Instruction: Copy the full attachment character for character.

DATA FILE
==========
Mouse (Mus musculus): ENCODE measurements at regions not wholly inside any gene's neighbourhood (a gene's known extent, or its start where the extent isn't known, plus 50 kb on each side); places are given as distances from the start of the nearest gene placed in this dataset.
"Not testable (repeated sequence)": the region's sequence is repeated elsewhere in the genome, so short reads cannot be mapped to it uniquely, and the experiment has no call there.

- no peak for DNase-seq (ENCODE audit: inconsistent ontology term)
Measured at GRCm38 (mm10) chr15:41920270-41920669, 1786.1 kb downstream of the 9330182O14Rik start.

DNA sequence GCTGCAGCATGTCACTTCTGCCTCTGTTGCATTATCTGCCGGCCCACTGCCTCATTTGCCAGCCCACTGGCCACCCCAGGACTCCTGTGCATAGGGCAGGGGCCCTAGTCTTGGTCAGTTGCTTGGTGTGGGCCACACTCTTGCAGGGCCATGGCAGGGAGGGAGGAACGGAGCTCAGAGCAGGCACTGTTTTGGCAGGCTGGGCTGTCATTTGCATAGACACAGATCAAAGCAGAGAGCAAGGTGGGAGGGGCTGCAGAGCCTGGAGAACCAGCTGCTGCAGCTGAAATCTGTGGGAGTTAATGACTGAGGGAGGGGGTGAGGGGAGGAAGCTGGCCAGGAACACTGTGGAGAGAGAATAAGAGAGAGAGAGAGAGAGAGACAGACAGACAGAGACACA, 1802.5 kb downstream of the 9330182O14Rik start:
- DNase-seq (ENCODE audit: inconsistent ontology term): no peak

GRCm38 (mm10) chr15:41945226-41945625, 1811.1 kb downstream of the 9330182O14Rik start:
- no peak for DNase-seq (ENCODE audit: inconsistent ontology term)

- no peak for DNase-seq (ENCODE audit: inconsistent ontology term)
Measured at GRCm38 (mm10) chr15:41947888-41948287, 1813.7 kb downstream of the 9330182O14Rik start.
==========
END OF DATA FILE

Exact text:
Mouse (Mus musculus): ENCODE measurements at regions not wholly inside any gene's neighbourhood (a gene's known extent, or its start where the extent isn't known, plus 50 kb on each side); places are given as distances from the start of the nearest gene placed in this dataset.
"Not testable (repeated sequence)": the region's sequence is repeated elsewhere in the genome, so short reads cannot be mapped to it uniquely, and the experiment has no call there.

- no peak for DNase-seq (ENCODE audit: inconsistent ontology term)
Measured at GRCm38 (mm10) chr15:41920270-41920669, 1786.1 kb downstream of the 9330182O14Rik start.

DNA sequence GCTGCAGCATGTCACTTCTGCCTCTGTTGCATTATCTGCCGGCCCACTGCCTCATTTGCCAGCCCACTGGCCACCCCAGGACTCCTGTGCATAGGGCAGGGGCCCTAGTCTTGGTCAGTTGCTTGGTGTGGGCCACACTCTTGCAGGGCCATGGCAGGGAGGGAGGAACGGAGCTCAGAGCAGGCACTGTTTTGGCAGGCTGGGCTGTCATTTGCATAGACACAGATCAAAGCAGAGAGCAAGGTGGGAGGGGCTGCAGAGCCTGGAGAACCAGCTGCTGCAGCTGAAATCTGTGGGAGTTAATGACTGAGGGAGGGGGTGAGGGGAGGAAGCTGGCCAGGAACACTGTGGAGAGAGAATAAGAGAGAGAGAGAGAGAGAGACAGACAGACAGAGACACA, 1802.5 kb downstream of the 9330182O14Rik start:
- DNase-seq (ENCODE audit: inconsistent ontology term): no peak

GRCm38 (mm10) chr15:41945226-41945625, 1811.1 kb downstream of the 9330182O14Rik start:
- no peak for DNase-seq (ENCODE audit: inconsistent ontology term)

- no peak for DNase-seq (ENCODE audit: inconsistent ontology term)
Measured at GRCm38 (mm10) chr15:41947888-41948287, 1813.7 kb downstream of the 9330182O14Rik start.